From Local Politicking to National Politics // A candid and wide-ranging conversation with New York City Mayor Bill de Blasio

With a population of approximately 8.6 million residents, New York City is the most populous city in the United States by far. But that doesn’t make its mayor a shoo-in for the presidency. In fact, judging by the dismal performance in the polls by Mayor Bill de Blasio, one might logically draw the opposite conclusion. Ever since launching his campaign on May 16, making him one of the last candidates to vie for the Democratic nomination, he has averaged just 0.3% support nationally. Perhaps even more disappointing is that he was one of ten candidates who failed to qualify for the third Democratic debate, to be held in Houston on September 12. In fact, the mayor announced just before our 40-minute-plus conversation last Wednesday that he might call it quits if he doesn’t qualify for the fourth debate in October.

Yet despite his poor showings he is still in the race, and many people who know him believe that he’s campaigning more to garner national recognition than the actual nomination. According to current law, the mayor is limited to two consecutive four-year terms, meaning that when his term concludes at the end of 2021 he will need to find another job. A federal position, especially in a Democratic administration, would suit him just fine.

That the mayor of New York City even needs to bolster his name recognition may take some New Yorkers by surprise. Not only does he have a long history in New York politics, but he also served as a regional director for the Department of Housing and Urban Development during the Clinton administration, and he managed Hillary Clinton’s Senate campaign. Of course, he was also elected mayor in landslide victories both in 2013 and 2017. The Jewish community certainly knows who Bill de Blasio is and considers him a friend as well as an upstanding politician who keeps his campaign promises.

Bill De Blasio began his career as an elected official by serving on the New York City Council as a representative of the 39th District of Brooklyn from 2002 to 2009, an area that includes the neighborhoods of Boro Park, Carroll Gardens, Cobble Hill, Gowanus, Kensington, Park Slope and Windsor Terrace. During that time he was a big proponent of Priority 7 childcare vouchers, which were eliminated by the Bloomberg administration in 2009 as a result of budget cuts. Running for his first term as mayor, he made restoring those vouchers a top campaign priority and kept his promise early in his tenure. His mayoral record also includes establishing universal pre-K and expanded paid sick leave, both of which have benefited New York’s Jewish population.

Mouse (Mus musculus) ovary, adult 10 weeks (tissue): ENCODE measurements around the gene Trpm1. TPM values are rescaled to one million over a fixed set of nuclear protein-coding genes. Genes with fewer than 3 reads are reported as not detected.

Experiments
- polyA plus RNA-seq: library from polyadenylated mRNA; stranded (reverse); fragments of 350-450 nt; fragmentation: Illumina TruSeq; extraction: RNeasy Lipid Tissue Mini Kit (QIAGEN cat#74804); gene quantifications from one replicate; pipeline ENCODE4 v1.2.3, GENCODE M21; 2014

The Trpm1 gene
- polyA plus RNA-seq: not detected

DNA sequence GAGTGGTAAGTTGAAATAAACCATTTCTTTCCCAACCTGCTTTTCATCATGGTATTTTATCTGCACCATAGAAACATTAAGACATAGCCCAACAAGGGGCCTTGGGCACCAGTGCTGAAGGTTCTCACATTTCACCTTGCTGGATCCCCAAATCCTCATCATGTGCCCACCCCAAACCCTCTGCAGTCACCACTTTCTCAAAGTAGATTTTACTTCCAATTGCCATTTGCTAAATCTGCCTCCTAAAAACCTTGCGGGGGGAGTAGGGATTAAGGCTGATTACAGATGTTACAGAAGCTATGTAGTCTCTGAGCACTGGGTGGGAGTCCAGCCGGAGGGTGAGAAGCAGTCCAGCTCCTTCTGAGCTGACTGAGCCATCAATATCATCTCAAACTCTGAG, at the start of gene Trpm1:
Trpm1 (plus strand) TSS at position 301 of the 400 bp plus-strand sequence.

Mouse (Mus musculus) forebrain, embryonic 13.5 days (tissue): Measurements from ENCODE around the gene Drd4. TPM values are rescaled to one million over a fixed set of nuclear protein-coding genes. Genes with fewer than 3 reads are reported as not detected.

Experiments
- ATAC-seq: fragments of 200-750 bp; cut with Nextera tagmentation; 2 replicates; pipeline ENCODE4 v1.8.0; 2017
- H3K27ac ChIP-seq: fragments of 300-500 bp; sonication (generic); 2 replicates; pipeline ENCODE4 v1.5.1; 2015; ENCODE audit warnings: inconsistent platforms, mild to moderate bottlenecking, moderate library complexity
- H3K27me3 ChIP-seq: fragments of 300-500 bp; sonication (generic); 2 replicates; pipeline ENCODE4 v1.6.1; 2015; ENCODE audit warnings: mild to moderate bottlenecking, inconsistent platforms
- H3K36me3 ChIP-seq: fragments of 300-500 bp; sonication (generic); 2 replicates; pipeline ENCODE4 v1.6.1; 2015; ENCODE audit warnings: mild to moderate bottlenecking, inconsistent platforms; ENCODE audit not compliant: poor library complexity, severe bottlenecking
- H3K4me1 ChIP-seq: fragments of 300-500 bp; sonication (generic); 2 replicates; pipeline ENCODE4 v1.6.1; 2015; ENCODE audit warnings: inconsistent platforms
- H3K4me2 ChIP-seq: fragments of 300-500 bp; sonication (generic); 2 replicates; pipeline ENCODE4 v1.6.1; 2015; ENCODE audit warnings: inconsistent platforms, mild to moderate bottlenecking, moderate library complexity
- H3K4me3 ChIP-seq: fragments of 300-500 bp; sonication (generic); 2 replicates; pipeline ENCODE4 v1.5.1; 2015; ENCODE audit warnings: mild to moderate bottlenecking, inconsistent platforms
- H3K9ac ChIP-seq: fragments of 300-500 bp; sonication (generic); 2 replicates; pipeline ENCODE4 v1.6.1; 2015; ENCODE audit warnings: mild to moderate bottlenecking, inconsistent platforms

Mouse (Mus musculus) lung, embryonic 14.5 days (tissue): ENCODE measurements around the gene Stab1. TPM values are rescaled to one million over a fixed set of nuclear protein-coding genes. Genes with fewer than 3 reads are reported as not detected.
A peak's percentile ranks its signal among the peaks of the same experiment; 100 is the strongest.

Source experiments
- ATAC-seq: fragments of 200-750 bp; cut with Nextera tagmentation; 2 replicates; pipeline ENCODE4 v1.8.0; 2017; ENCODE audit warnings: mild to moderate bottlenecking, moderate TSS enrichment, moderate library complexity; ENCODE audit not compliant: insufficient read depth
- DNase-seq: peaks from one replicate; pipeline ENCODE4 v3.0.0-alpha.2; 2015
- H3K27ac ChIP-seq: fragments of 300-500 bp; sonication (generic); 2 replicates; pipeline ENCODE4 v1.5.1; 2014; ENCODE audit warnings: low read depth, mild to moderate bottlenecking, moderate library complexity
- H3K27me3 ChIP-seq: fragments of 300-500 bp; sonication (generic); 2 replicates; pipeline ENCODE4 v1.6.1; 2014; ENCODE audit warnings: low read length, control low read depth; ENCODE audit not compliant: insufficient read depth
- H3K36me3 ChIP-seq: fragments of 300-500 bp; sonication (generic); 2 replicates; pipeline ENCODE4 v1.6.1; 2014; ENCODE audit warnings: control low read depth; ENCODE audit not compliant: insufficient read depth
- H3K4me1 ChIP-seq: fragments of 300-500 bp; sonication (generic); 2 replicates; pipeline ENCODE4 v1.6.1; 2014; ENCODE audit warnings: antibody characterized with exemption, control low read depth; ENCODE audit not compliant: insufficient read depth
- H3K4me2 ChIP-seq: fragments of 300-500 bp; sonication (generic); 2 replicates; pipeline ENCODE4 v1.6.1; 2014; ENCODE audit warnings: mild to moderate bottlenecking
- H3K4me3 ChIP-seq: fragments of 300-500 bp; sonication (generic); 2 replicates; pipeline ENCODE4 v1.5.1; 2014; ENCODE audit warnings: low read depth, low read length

There was also good news for New York’s Jewish community last week when the measles outbreak that has sickened many of its members since last October was declared officially over. Over 75% of the 650 measles cases recorded in 2019 were the result of two outbreaks in the heavily Orthodox enclaves of Williamsburg and Rockland County. The city’s response, at a cost of over $6 million, was phenomenal, hiring over 500 staff members to disseminate pro-vaccine booklets, publish service ads and host community events. The mayor’s diligence in combating the outbreak as well as the anti-vaxxers is truly commendable.

Although his tax-the-rich liberal philosophy may make many Jewish people uneasy, he has a decent record of pragmatism and understanding the needs of business people. And whenever the Orthodox Jewish community has wished to have its position heard, as a rule, the mayor has lent a sympathetic ear.

Then in early 2019 Amazon canceled its plans to build a second headquarters in Long Island City in response to community pushback, a move that many people blamed on the mayor, even thought he initially courted them. More recently, there has been a spate of anti-Semitic attacks in the city.

There’s also the mayor’s strident criticism of President Trump, a fellow New Yorker, who also enjoys strong support in the Orthodox Jewish community. He frequently refers to the president as “Con Don,” saying that New Yorkers know a con artist when they see one. In the video launching his presidential campaign Mr. de Blasio talked about how he had stood up to Mr. Trump in the past, on issues ranging from immigration to climate change.

As expected, Mr. Trump has given as good as he got. On the day of Mr. de Blasio’s presidential announcement, Mr. Trump tweeted a video, apparently filmed aboard Air Force One, in which he called him the worst mayor in the city’s history. But politics aside, Bill de Blasio is a formidable force to be reckoned with.

When I spoke with him recently I found him to be highly engaging, smart and articulate, so regardless of whether or not he ends up being the president he will undoubtedly have a prominent position on the national stage.

Mr. Mayor, it’s an honor and pleasure to speak with you.
I appreciate the opportunity. Tell me what’s on your mind.

You have so many fans in the Orthodox community, all of whom are hoping and praying that you will continue to do more good things in the future.
That’s the plan. You know that I’ve developed a very warm and deep relationship with the community.

Yes. You represented the Boro Park neighborhood, which is where I live.
Yes, for a very long time.

When you first ran for mayor in 2013 you called New York “a tale of two cities.” Six years later, do you still feel the same way?